STYLISTIC INTERPRETATION
You are expected to know, or at least be aware of the style in which you are playing. In other words, always know what kind of groove is appropriate for the chart you are playing. Stylistic interpretation can be as general as deciding if the music is jazz, rock or latin. If a drummer is hired to play jazz but plays "syncopated funk licks" every time a fill is required, they are not doing their job. The jazz, rock and latin categories are good starting points, but the understanding of specific styles needs deeper investigation. Within these categories there are literally hundreds of variations. For example JAZZ includes dixieland, 1940's swing, be-bop, shuffle, foxtrot and fusion etc. ROCK includes 1950's, rock-n-roll, motown, funk, hip-hop, etc. LATIN includes samba, bossa nova, baiao, bembe, rhumba, mozambique, etc. This list does not approach being complete. Musical styles are constantly being invented and redefined.

The following books are excellent sources for studying prevalent styles of music: Afro-Cuban Rhythms for Drum Set by Frank Malabe and Bob Weiner, The Art of Bop Drumming and Beyond Bop Drumming by John Riley, Advanced Funk Studies by Rick Latham, The New Breed by Gary Chester and Brazilian Rhythms for Drum Set by Duduka Da Fonseca and Bob Weiner. And of course the new Vic Firth/Tommy Igoe Groove Essentials poster is a great reference tool for a wide variety of styles!

The best way to learn, interpret and understand various styles of music is to LISTEN DAILY as part of your daily practice regime. Once you can identify and play a certain style or groove, check out the variations within. For example, play one of the reading exercises from section one as Gene Krupa (swing), then as Philly Joe Jones (be-bop) and then as Elvin Jones (modern jazz).

SOLOING
The two general types of soloing include soloing in time or out of time. An in time solo can be any length of time from a 1 measure (solo fill) to soloing on the form of a tune, to soloing on an unstructured form. The major requirement for an in time solo is that it be in the TIME of the chart/tune you are playing. In the freest situations the time can be manipulated (double-time/half-time) and the groove can change (latin to swing to rock), but the under lying pulse should always be identifiable. If you are playing within a particular style, structure or form, your solo should reflect and embody characteristics specific to that musical situation.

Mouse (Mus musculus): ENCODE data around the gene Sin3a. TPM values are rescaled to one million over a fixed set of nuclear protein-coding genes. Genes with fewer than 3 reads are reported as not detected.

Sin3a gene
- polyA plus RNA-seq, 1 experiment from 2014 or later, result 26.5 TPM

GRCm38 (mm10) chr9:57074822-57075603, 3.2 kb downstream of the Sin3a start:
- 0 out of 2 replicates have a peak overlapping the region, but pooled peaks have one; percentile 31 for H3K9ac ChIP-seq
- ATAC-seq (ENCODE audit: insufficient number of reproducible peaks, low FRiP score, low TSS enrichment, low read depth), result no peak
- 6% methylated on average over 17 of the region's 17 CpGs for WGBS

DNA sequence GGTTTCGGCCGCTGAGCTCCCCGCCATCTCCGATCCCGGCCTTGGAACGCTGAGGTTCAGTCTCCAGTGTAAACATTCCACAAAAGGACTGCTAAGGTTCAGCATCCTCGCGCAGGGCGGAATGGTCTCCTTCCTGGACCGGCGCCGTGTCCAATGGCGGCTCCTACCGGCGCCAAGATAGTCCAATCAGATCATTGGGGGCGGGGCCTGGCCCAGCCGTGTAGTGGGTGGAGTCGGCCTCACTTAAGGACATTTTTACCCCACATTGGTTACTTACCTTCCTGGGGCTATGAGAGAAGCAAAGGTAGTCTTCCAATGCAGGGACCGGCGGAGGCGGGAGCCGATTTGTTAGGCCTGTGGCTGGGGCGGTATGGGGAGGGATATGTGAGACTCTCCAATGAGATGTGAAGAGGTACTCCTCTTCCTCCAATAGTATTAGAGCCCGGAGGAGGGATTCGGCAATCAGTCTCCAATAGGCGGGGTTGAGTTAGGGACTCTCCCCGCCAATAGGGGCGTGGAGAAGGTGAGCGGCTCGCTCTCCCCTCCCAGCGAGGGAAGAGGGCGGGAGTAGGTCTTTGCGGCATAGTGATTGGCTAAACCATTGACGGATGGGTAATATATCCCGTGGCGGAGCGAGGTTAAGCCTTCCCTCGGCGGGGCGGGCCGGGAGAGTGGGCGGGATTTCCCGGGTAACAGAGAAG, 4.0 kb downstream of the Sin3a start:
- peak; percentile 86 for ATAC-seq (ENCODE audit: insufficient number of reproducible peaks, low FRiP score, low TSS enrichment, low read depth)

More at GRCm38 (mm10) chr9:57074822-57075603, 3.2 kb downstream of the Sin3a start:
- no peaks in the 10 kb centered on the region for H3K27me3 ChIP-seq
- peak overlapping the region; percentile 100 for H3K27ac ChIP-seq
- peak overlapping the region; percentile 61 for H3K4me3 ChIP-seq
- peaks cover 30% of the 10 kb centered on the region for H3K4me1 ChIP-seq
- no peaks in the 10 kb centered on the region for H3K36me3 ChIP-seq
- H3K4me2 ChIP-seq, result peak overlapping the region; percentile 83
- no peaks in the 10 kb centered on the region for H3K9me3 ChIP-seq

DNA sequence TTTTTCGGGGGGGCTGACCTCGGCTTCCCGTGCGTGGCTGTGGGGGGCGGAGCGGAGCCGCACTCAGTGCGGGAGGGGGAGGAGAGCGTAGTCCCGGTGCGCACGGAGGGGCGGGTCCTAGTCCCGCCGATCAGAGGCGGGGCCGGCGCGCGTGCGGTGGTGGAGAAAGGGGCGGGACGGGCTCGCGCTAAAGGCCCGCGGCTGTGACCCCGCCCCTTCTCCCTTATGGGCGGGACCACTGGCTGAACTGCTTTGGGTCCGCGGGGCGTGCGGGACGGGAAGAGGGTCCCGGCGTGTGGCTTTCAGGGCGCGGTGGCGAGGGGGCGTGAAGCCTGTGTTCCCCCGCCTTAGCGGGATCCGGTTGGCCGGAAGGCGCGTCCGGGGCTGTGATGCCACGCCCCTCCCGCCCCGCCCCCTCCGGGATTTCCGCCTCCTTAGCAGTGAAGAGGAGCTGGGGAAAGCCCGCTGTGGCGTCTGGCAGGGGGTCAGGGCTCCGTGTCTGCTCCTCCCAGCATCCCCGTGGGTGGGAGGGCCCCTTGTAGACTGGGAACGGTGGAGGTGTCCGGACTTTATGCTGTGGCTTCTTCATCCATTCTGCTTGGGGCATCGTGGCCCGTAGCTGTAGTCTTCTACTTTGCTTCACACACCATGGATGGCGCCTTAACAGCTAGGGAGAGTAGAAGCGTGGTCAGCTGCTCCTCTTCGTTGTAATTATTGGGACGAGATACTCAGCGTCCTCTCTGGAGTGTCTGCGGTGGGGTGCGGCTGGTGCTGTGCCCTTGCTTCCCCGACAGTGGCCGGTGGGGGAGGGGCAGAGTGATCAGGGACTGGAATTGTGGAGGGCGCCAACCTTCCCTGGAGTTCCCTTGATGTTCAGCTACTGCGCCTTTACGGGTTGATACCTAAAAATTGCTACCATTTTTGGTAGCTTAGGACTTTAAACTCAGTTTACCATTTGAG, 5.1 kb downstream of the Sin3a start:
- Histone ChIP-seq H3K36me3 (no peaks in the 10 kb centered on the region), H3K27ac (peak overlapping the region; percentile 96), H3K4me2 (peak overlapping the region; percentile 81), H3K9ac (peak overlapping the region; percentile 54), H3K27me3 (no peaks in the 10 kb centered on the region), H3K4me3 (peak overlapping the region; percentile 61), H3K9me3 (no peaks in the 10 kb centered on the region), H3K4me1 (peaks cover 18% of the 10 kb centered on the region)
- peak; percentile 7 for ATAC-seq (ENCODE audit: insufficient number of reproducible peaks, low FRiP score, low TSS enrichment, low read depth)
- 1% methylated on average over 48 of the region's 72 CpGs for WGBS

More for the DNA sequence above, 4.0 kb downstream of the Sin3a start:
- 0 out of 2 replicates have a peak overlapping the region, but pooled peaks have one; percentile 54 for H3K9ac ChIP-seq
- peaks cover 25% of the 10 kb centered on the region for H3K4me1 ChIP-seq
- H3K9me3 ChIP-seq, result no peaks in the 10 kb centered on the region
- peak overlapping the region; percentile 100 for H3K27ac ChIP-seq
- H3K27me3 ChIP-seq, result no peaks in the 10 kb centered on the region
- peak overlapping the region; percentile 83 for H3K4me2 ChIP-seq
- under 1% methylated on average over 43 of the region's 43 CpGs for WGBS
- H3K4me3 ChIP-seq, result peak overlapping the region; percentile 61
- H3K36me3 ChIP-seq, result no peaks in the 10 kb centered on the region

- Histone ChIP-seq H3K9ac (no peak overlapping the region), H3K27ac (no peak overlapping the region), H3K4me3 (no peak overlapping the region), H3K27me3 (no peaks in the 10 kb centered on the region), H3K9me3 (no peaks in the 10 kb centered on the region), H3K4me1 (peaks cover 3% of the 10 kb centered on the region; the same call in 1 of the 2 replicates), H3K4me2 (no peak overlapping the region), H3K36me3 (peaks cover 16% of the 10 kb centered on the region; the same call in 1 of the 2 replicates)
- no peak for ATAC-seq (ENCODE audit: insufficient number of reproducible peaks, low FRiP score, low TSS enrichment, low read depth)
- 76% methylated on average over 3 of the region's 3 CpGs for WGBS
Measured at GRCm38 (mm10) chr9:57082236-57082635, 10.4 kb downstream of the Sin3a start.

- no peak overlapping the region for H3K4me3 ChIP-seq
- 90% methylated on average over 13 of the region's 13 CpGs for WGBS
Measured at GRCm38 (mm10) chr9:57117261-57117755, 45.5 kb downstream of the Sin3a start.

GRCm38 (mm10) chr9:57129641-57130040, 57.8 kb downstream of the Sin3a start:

The out of time or "open solo" can be one of the most exciting, or scariest, moments for a drummer. You are given an empty space of indeterminate length (often indicated by a fermata) and asked to play something interesting and effective. An open solo is the perfect opportunity for drummers to express their musicality (connectedness with the music being played), creativity (fresh ideas of sound and color) and technique (show-off your chops) in anyway they choose.

Ideas for soloing can be discovered through a lot of listening/transcribing of both drum and other instrumental solos. When you have the opportunity to "blow", you must listen and react to the musicians and music you're playing. As a practice exercise (using some basic elements of music such as rhythm, melody, harmony, dynamics, orchestration, form, sound, phrasing, emotion, tension, release, color, technique…..etc.) select ONE rhythmic or other musical element and explore as many aspects of that rhythm or element as possible within a specified solo form. Also practice playing jazz standards on the drum set, melody and all!

Try expanding on these simple rhythmic ideas to create a solo of your own:

TECHNIQUE
Practice the standard 40 drum rudiments (and their variations) as a means to develop a solid foundation for your technique (the Vic Firth Rudiment Poster and website feature are excellent for this). There are many ways to orchestrate and apply rudiments to the drum set. For example, play all measured rolls (5, 7, 9, 10, 11, 13, 15, and 17) in an orchestrated manner around the drum set while keeping a samba pattern in your feet or just straight quarter notes with the hi-hat on beats 2 and 4. You can play the rolls as eighth notes, sixteenth notes, triplets, etc. I recommend the following books for technical development: Stick Control (Stone), Wrist and Finger Control and Swingin' the 26 by Charlie Wilcoxon and Accent on Accents 1 and 2 by Elliot Fine and Marv Dahlgren.

For developing single strokes and a deeper understanding of basic rhythmic subdivisions practice the following exercise. In 4/4 play the BD in quarter notes and the HH on beats 2 and 4. Set the metronome between 60 -100 and on the SD play 4 measures of whole notes, followed by 4 mm. of half notes, half note triplets, quarter notes, quarter note triplets, eighth notes, eighth note triplets, sixteenth notes, sixteenth note triplets and 32nd notes. Then repeat and orchestrate around the drum set. Notice you are going from 1 to 2 then 3, 4, 6, 8,12,16, 24 then 32 notes per measure. Keep all subdivisions even, smooth, connected, seamless and flowing. Increase the tempo as your chops develop. Eventually you can add quintuplets and septuplets in their sequential order.


Dr. Sherrie Maricle was born in Buffalo, New York and was raised in Endicott, NY where she began playing jazz drums at the age of thirteen. In addition to leading DIVA, she is also a percussionist with the New York Pops Orchestra and leads the jazz quintet, FIVE PLAY. Sherrie is the Director of Percussion Studies at New York University, the Education Coordinator for the NY Pops' Salute to Music education program, and a past President of New York State's International Association of Jazz Educators. She received her B.A. from SUNY-Binghamton, and her M.A. and Ph. D. from New York University. The DIVA Jazz Orchestra's 4th CD Live in Concert will be released in January 2003.

For more information on Sherrie, visit her website, www.divajazz.com. She can be contacted at smaricle@msn.com.